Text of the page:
As is our wont, Lisa and I went to the local Fire Board meeting. The first part was nice: the district holding "badging" ceremonies for the newest fire-fighter to pass his probationary period, followed by the formal badging of the department's first-ever captains. They managed to figure out how to budget for three captains so that the Chief didn't have something like thirty direct reports (an untenable situation IMO). After the ceremonial stuff, which ended up delaying the start of real business for close to an hour, they got down to work. But the Main Event item was being presented by one of the more boring people I've met, and even though he admitted up front that he "talks in circles," the Chair of the meeting didn't tell him to get to the point when he rambled along. After nearly an hour of this rambling, abetted by the board members failing to stay on point themselves, and everyone simply repeating the arguments over and over again, Lisa and I gave up and went home. This is too bad because there were other things on the agenda about which we were interested, but at that point it looked as though they were going to be there all night arguing about whether to grant the local raceway a permit to hold a "fire lantern" festival.

My hours don't allow me to stay up late on weeknights. We walked home and I went to bed, possibly going to sleep faster by envisioning the ongoing drone of repetitive debate.

When I preside over the Business Meeting, if a speaker is going in circles, I've been known to intervene and say something like, "Could the member come to a point?"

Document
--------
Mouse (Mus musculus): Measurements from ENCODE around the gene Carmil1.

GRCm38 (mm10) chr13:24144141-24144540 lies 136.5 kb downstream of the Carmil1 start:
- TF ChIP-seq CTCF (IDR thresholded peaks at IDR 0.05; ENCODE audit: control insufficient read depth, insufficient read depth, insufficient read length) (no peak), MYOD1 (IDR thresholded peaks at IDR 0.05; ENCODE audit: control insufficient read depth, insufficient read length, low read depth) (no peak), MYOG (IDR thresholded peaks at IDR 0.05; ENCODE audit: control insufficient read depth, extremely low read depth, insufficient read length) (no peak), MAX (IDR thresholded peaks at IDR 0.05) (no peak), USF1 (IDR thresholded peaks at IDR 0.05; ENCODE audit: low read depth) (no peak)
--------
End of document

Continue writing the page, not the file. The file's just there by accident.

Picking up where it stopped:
It was the meeting-induced sleep that led to me not posting anything yesterday, which is a rarity for me because I do try to post something daily if I get a chance.
Friday, July 21st, 2017 12:30 am
I just got to a series of posts from 2014 Wiscon harassment meltdown. Ah, memory lane.
Thursday, July 20th, 2017 04:28 pm
Previous models set first occupation significantly later. Much earlier and the first humans on the path to Australia would have left footprints in the still-cooling ashes of the Toba eruption.
Thursday, July 20th, 2017 12:18 pm
Sometime in the late sixties, I was in my local newsagent's in a small town in the north of England when I saw a copy of Analog. I had heard of the magazine as my local library had anthologies from it, but I'd never seen a copy before.

When I started Leeds university in 1970, I discovered it was usually available from W.H. Smith's in the railway station and I started collecting it. And when I got to London after graduating it was easily available at Smith's all over town, not to mention the speciality bookshops like Forbidden Planet.